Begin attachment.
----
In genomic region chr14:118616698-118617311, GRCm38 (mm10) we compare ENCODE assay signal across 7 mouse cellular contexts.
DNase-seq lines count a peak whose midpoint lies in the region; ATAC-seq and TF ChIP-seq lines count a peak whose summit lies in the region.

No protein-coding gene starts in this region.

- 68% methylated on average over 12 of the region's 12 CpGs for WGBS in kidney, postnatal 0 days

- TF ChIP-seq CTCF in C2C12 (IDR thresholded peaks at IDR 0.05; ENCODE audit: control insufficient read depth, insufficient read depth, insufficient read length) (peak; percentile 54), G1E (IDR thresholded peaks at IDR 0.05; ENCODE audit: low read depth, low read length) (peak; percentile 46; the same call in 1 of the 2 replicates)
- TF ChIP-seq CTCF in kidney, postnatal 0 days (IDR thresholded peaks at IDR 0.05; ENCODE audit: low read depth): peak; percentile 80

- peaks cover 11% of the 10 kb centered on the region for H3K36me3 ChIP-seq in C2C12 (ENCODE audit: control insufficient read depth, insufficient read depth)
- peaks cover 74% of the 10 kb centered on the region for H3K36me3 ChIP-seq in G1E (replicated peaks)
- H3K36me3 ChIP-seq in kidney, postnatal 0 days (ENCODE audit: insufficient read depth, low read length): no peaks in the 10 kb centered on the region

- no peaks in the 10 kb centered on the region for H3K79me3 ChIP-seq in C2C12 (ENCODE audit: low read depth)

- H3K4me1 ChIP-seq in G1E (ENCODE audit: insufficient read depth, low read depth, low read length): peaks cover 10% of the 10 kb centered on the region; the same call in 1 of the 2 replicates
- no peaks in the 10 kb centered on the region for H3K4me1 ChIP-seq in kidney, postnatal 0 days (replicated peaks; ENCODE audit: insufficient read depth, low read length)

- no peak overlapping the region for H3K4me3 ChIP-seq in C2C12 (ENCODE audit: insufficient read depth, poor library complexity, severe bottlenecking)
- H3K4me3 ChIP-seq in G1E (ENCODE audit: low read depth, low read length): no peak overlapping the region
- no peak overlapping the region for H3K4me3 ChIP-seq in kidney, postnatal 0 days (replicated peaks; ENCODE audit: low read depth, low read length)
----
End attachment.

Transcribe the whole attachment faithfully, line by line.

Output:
In genomic region chr14:118616698-118617311, GRCm38 (mm10) we compare ENCODE assay signal across 7 mouse cellular contexts.
DNase-seq lines count a peak whose midpoint lies in the region; ATAC-seq and TF ChIP-seq lines count a peak whose summit lies in the region.

No protein-coding gene starts in this region.

- 68% methylated on average over 12 of the region's 12 CpGs for WGBS in kidney, postnatal 0 days

- TF ChIP-seq CTCF in C2C12 (IDR thresholded peaks at IDR 0.05; ENCODE audit: control insufficient read depth, insufficient read depth, insufficient read length) (peak; percentile 54), G1E (IDR thresholded peaks at IDR 0.05; ENCODE audit: low read depth, low read length) (peak; percentile 46; the same call in 1 of the 2 replicates)
- TF ChIP-seq CTCF in kidney, postnatal 0 days (IDR thresholded peaks at IDR 0.05; ENCODE audit: low read depth): peak; percentile 80

- peaks cover 11% of the 10 kb centered on the region for H3K36me3 ChIP-seq in C2C12 (ENCODE audit: control insufficient read depth, insufficient read depth)
- peaks cover 74% of the 10 kb centered on the region for H3K36me3 ChIP-seq in G1E (replicated peaks)
- H3K36me3 ChIP-seq in kidney, postnatal 0 days (ENCODE audit: insufficient read depth, low read length): no peaks in the 10 kb centered on the region

- no peaks in the 10 kb centered on the region for H3K79me3 ChIP-seq in C2C12 (ENCODE audit: low read depth)

- H3K4me1 ChIP-seq in G1E (ENCODE audit: insufficient read depth, low read depth, low read length): peaks cover 10% of the 10 kb centered on the region; the same call in 1 of the 2 replicates
- no peaks in the 10 kb centered on the region for H3K4me1 ChIP-seq in kidney, postnatal 0 days (replicated peaks; ENCODE audit: insufficient read depth, low read length)

- no peak overlapping the region for H3K4me3 ChIP-seq in C2C12 (ENCODE audit: insufficient read depth, poor library complexity, severe bottlenecking)
- H3K4me3 ChIP-seq in G1E (ENCODE audit: low read depth, low read length): no peak overlapping the region
- no peak overlapping the region for H3K4me3 ChIP-seq in kidney, postnatal 0 days (replicated peaks; ENCODE audit: low read depth, low read length)